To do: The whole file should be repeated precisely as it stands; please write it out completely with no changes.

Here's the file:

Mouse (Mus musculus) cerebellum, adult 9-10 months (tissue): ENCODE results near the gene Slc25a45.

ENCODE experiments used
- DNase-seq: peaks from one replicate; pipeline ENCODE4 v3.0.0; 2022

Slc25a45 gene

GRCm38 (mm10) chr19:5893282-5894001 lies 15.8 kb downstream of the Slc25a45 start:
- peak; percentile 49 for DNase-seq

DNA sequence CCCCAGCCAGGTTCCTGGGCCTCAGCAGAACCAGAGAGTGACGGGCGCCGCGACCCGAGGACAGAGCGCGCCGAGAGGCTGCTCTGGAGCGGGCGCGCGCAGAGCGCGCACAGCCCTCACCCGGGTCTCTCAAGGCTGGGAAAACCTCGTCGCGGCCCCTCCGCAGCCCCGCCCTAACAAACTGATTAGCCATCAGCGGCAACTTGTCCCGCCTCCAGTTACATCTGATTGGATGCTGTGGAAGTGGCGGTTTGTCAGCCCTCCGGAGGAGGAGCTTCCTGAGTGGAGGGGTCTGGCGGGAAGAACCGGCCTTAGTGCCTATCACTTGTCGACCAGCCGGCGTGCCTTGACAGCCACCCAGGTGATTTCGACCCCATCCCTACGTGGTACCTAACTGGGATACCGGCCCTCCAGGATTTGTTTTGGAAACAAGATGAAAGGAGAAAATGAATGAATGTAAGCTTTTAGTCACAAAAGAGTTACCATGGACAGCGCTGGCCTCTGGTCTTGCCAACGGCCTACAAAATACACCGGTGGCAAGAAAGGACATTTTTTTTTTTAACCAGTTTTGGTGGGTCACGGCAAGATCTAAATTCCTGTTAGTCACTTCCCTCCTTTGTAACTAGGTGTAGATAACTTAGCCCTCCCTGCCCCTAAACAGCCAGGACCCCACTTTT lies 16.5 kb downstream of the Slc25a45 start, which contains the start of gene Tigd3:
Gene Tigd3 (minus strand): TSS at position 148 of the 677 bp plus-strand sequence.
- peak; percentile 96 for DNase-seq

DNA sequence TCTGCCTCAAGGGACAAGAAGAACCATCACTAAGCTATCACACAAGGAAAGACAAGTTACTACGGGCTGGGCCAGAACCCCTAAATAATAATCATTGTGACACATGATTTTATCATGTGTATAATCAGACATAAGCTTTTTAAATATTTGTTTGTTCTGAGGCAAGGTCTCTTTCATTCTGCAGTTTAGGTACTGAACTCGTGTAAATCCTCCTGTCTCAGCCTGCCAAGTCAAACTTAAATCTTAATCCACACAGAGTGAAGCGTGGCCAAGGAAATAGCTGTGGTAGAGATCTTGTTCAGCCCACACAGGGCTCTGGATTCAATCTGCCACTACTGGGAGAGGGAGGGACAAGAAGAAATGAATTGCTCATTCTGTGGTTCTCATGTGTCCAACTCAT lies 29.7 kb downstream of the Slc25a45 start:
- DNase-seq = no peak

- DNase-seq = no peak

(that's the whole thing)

Mouse (Mus musculus) cerebellum, adult 9-10 months (tissue): ENCODE results near the gene Slc25a45.

ENCODE experiments used
- DNase-seq: peaks from one replicate; pipeline ENCODE4 v3.0.0; 2022

Slc25a45 gene

GRCm38 (mm10) chr19:5893282-5894001 lies 15.8 kb downstream of the Slc25a45 start:
- peak; percentile 49 for DNase-seq

DNA sequence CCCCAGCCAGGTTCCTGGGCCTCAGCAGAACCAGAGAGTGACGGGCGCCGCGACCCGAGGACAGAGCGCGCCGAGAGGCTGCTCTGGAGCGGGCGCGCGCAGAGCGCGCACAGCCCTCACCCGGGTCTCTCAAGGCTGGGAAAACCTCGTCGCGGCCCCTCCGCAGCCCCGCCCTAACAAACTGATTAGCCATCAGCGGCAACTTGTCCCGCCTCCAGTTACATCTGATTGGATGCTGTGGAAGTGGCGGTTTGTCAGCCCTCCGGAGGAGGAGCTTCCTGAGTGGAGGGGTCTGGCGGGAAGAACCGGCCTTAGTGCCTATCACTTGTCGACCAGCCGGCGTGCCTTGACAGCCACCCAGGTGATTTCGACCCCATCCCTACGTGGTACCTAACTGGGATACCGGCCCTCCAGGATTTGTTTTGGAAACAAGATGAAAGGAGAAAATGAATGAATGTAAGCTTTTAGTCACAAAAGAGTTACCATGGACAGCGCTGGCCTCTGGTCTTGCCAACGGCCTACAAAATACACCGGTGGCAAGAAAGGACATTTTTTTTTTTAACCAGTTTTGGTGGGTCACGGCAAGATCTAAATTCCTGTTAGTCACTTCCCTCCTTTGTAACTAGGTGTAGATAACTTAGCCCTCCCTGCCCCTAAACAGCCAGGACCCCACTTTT lies 16.5 kb downstream of the Slc25a45 start, which contains the start of gene Tigd3:
Gene Tigd3 (minus strand): TSS at position 148 of the 677 bp plus-strand sequence.
- peak; percentile 96 for DNase-seq

DNA sequence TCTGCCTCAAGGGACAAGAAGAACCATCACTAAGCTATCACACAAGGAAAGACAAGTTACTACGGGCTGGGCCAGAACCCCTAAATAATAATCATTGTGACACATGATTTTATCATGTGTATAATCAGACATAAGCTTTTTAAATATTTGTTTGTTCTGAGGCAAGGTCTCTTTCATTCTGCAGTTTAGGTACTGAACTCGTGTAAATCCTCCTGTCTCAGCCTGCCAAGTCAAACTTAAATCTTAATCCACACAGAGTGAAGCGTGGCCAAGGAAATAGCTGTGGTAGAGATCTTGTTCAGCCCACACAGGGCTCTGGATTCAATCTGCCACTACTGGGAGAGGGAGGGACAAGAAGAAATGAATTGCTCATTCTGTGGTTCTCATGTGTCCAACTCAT lies 29.7 kb downstream of the Slc25a45 start:
- DNase-seq = no peak

- DNase-seq = no peak